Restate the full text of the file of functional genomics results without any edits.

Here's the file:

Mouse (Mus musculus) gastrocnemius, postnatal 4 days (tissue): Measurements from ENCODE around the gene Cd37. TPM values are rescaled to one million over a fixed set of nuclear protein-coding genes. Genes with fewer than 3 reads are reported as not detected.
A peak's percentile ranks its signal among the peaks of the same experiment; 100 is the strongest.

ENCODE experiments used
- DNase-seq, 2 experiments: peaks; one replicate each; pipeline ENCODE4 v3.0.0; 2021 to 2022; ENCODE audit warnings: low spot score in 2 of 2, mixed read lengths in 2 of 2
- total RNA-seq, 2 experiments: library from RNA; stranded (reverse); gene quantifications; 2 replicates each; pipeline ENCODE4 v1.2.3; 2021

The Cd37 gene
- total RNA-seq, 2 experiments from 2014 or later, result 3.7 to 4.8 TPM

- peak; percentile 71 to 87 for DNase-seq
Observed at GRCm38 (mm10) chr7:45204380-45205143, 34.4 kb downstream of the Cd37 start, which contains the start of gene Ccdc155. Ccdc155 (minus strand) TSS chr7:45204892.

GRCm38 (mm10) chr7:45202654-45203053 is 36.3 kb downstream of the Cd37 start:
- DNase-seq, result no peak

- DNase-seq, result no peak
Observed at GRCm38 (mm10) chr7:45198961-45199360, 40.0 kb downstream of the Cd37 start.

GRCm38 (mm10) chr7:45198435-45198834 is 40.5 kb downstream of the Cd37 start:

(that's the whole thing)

Mouse (Mus musculus) gastrocnemius, postnatal 4 days (tissue): Measurements from ENCODE around the gene Cd37. TPM values are rescaled to one million over a fixed set of nuclear protein-coding genes. Genes with fewer than 3 reads are reported as not detected.
A peak's percentile ranks its signal among the peaks of the same experiment; 100 is the strongest.

ENCODE experiments used
- DNase-seq, 2 experiments: peaks; one replicate each; pipeline ENCODE4 v3.0.0; 2021 to 2022; ENCODE audit warnings: low spot score in 2 of 2, mixed read lengths in 2 of 2
- total RNA-seq, 2 experiments: library from RNA; stranded (reverse); gene quantifications; 2 replicates each; pipeline ENCODE4 v1.2.3; 2021

The Cd37 gene
- total RNA-seq, 2 experiments from 2014 or later, result 3.7 to 4.8 TPM

- peak; percentile 71 to 87 for DNase-seq
Observed at GRCm38 (mm10) chr7:45204380-45205143, 34.4 kb downstream of the Cd37 start, which contains the start of gene Ccdc155. Ccdc155 (minus strand) TSS chr7:45204892.

GRCm38 (mm10) chr7:45202654-45203053 is 36.3 kb downstream of the Cd37 start:
- DNase-seq, result no peak

- DNase-seq, result no peak
Observed at GRCm38 (mm10) chr7:45198961-45199360, 40.0 kb downstream of the Cd37 start.

GRCm38 (mm10) chr7:45198435-45198834 is 40.5 kb downstream of the Cd37 start: